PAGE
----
What is your organizational approach in terms of tackling gender disparity in education?
At Feed the Minds, gender disparity is very much at the forefront of our work. Our emphasis is on women and girls as two thirds of the world’s adult population who have no literacy skills are women.
Through the knowledge, learning and insights that women and adolescents gain during our projects we want to ensure that they can have equal access to resources, health care, income, and savings that will not only make a difference in their lives but the entire family.
‘Education is a fundamental human right and children and young people should have access to education.’
We believe that the engagement of men and boys is important to help change the social norms and the cultural barriers to gender equality and especially when it comes to girls who most likely will drop out of school for many different reasons. It is only by working together, step by step, that we can help to close the gender disparity in education.
What strategies and approaches do you use at Feed the Minds to provide the most effective learning environment?
I am an advocate for monitoring, evaluation, and learning (MEL) within projects. As part of our 2021-2024 strategy, we will continue to encourage the whole learning agenda. There is so much that we as an organization can learn from our current and past projects that will help to inform better program delivery and decision making. The work that Feed the Minds undertakes aims to deliver key literacy indicators set in UN’s Sustainable Development Goal 4. By building good indicators into our projects, that are achievable and measurable using good quantitative and qualitative methodologies and research, will help to measure the true impact of our work. The whole MEL agenda within the international development sector is constantly changing. So we have to ensure that as an organization that we keep pace with the changes and that our projects and approaches are adaptive to ensure the best outcomes for our project participants.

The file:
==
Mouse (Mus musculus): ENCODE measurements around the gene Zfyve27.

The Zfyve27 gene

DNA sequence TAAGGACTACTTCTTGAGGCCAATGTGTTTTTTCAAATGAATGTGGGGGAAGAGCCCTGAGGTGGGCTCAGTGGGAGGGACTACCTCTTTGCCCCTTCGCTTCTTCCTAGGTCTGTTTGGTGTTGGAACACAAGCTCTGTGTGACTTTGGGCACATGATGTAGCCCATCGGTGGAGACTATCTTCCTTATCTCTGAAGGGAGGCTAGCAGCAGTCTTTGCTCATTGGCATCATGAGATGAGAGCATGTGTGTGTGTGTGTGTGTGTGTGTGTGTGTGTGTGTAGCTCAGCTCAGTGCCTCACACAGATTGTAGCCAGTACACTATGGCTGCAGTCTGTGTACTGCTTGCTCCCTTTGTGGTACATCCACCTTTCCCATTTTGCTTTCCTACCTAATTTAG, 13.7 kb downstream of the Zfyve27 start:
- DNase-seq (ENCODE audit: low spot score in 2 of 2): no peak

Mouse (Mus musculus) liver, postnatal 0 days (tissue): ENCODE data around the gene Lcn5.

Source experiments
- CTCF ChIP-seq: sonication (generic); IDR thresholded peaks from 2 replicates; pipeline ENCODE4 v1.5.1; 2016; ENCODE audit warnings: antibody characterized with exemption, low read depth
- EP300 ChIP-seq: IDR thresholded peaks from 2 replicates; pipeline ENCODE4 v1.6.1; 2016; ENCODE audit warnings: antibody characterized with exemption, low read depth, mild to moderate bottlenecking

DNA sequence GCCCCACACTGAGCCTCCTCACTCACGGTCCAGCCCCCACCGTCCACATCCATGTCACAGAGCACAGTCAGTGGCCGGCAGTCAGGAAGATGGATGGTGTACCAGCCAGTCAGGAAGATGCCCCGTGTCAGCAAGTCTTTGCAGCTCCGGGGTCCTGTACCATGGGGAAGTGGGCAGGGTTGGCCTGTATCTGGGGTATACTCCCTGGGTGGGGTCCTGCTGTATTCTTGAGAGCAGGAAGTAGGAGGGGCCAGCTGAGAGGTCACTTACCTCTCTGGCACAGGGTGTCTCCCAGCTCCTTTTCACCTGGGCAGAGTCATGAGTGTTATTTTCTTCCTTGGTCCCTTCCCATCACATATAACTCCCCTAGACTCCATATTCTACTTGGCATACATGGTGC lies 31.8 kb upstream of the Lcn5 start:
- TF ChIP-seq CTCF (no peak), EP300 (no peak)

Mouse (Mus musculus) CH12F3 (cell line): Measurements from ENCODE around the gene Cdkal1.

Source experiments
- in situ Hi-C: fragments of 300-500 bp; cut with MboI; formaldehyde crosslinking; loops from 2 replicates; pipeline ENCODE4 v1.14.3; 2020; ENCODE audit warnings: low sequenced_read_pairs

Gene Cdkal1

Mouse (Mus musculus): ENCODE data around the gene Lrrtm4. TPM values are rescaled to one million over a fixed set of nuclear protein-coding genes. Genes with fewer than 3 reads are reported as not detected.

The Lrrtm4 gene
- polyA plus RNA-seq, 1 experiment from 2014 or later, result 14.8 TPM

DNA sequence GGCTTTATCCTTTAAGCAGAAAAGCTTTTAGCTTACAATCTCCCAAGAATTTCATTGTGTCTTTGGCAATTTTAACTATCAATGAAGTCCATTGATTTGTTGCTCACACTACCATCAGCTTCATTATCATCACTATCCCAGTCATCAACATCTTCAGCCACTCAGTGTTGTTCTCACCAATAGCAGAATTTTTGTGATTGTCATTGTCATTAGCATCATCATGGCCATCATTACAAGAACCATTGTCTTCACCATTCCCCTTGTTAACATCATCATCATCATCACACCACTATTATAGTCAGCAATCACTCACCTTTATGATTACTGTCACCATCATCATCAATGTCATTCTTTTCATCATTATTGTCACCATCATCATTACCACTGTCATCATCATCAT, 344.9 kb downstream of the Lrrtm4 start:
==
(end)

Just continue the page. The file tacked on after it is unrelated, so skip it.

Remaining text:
‘We will continue to develop areas of our learning agenda by partnering with academics, think tanks and research organizations, to address the ever-changing environment of adult literacy to improve our evidence base and the programs that we run.’
We will continue to develop areas of our learning agenda by partnering with academics, think tanks and research organizations, to address the ever-changing environment of adult literacy to improve our evidence base and the programs that we run.
As the head of the organization, where do you see Feed the Minds in the next ten years?
I would like to see Feed the Minds making an even greater impact globally. I would like to see us developing and implementing more multi-year sustainable projects that can be scaled up and replicated in different regions and countries. I would also like us to be leading on innovative ways of delivering adult literacy programs that not only have synergy but scalability and be the ‘go-to’ organization for adult literacy international development work.
Finally, what is your impression of Nepal?
I visited Nepal in March 2015 just prior to the earthquake. I was working for the US-based ADRA International at the time. I was visiting our ADRA Nepal office which was running health-related projects in Janakpur and Palpa. I really enjoyed my time in Nepal. I stayed in Kathmandu and Thamel areas when I was not visiting the projects and enjoyed visiting different cultural heritage sites.
I found the people to be friendly and hospitable and willing to help you out. I have to admit that I am a foodie, and so I enjoyed eating the different styles of Dal Bhat and Momos. I fell in love with the cashmere products that are produced in Nepal. I would like to recommend people to go and visit Nepal.
We are also looking to deliver new projects in Nepal. We are currently working with some partners on projects that hopefully will be starting in the not too distant future.